The fundamental act of friendship among programmers is the sharing of programs
--Richard M. Stallman

  Lawrence Lessig

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Lawrence Lessig (1961- )

Born in South Dakota, L. Lawrence Lessig III grew up in a small town in Pennsylvania. After attending Penn and Cambridge University, he distinguished himself as a top constitutional lawyer after graduating from Yale Law School. A liberal who clerked for the conservative Supreme Court Justice Antonin Scalia, Lessig has taught at top law schools, at Stanford Law School since 1999. With his involvement in the Microsoft case and related writings, Lessig became the definitive legal expert on the Internet and computing.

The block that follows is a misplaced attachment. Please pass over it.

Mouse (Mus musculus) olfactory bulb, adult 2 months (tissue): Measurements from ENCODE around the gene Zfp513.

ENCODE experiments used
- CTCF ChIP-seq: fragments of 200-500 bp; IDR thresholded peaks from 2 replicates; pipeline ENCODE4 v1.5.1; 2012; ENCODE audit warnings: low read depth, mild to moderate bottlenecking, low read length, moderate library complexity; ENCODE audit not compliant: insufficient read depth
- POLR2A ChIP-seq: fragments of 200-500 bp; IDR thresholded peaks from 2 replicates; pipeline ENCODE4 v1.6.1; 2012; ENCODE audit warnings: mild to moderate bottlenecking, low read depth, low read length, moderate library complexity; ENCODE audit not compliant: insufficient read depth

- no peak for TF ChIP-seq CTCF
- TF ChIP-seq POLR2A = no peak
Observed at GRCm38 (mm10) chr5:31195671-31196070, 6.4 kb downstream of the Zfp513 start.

In the time between Code and Future of Ideas, Lessig has grown increasingly pessimistic about the prospects of what he sees as the principles of a healthy society. His basic thesis, as expressed at the OSCON 2002 keynote, is

  • Creativity and innovation always builds on the past.
  • The past always tries to control the creativity that builds upon it.
  • Free societies enable the future by limiting this power of the past.
  • Ours is less and less a free society.

  • Code and Other Laws of Cyberspace (1999)
  • The Future of Ideas: The Fate of the Commons in a Connected World (2001)

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